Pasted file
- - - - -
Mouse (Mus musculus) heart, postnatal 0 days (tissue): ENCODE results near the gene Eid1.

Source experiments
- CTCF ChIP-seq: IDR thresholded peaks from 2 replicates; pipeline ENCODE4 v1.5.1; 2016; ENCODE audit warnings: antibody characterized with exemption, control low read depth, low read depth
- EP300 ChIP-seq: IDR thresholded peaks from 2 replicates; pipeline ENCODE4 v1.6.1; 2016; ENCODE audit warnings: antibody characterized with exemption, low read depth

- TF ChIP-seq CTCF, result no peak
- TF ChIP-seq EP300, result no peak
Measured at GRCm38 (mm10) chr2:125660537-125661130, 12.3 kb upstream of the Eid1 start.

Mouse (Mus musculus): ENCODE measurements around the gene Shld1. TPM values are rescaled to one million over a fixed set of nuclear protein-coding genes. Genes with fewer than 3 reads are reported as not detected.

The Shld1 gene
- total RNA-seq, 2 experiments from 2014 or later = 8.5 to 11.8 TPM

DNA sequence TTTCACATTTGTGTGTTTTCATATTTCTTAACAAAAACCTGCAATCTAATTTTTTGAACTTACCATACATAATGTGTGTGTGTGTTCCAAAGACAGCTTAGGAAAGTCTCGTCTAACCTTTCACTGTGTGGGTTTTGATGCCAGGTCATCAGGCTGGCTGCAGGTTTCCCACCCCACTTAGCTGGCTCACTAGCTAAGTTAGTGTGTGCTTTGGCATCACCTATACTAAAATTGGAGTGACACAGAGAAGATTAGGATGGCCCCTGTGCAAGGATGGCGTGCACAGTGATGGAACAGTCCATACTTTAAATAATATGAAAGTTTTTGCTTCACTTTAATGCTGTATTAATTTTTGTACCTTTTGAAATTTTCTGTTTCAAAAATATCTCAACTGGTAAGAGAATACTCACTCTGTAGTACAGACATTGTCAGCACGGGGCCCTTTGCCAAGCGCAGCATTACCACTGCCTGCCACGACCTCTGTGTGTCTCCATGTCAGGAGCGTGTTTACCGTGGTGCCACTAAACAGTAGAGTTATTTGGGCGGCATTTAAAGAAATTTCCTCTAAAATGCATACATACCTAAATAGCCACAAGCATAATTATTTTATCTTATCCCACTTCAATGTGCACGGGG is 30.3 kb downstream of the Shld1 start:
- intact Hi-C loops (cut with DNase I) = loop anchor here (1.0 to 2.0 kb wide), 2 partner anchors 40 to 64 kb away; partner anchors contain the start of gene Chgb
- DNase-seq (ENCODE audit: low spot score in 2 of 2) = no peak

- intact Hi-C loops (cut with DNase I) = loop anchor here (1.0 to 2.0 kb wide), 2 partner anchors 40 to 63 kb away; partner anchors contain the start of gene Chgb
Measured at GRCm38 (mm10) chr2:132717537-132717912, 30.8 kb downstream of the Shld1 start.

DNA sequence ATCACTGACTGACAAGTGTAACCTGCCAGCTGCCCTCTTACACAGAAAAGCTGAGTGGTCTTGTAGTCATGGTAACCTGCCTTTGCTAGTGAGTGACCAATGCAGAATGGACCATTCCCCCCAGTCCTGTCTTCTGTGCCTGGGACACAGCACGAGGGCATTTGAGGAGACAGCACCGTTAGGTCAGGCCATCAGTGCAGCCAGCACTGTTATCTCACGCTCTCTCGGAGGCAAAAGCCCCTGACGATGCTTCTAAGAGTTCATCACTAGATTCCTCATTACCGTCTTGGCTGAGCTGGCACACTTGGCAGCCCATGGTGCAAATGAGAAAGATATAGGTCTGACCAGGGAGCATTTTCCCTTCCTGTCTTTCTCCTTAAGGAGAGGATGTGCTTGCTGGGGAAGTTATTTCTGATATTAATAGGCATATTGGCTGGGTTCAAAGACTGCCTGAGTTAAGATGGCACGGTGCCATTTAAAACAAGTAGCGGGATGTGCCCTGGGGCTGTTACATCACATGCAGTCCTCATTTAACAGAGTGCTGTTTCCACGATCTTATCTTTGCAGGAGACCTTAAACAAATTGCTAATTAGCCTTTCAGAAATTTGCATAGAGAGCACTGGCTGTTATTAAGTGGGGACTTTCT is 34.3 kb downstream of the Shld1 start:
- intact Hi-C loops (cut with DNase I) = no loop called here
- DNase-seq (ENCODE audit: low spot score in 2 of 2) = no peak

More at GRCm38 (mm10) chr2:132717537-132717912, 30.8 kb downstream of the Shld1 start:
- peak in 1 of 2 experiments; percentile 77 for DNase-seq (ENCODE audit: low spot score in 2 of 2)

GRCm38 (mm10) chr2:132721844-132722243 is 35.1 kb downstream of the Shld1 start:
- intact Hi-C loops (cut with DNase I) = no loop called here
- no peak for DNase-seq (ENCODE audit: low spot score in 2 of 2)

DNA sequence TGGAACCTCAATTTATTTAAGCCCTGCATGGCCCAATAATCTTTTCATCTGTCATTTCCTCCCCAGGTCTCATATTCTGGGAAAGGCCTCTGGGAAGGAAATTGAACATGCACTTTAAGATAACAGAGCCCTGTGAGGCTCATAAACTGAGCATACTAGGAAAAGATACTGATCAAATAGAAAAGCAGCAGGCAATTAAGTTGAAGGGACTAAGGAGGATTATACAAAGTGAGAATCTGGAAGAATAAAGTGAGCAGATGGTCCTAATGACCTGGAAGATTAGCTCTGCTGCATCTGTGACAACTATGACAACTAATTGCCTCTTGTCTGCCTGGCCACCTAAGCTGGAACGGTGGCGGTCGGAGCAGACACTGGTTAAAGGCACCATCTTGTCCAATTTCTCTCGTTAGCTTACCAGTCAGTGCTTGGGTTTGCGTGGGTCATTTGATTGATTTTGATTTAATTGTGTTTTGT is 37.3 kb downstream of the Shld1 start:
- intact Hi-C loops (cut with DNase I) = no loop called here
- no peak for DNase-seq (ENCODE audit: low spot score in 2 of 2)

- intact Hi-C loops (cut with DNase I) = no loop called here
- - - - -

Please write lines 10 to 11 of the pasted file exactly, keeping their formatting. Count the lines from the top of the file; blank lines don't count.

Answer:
- total RNA-seq, 2 experiments from 2014 or later = 8.5 to 11.8 TPM

DNA sequence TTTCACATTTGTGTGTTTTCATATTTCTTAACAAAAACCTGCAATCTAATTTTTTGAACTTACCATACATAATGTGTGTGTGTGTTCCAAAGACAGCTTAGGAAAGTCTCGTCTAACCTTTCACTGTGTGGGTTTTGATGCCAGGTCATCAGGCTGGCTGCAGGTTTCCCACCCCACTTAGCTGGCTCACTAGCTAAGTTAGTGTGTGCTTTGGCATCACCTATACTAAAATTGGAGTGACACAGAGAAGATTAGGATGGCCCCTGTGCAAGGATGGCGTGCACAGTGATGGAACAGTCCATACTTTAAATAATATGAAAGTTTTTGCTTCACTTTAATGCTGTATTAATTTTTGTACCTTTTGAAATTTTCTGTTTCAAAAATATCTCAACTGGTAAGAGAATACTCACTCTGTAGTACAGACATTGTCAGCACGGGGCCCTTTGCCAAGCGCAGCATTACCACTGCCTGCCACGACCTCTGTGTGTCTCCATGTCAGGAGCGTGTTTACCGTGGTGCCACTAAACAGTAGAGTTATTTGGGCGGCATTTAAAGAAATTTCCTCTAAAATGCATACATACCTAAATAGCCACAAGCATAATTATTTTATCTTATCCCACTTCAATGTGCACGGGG is 30.3 kb downstream of the Shld1 start: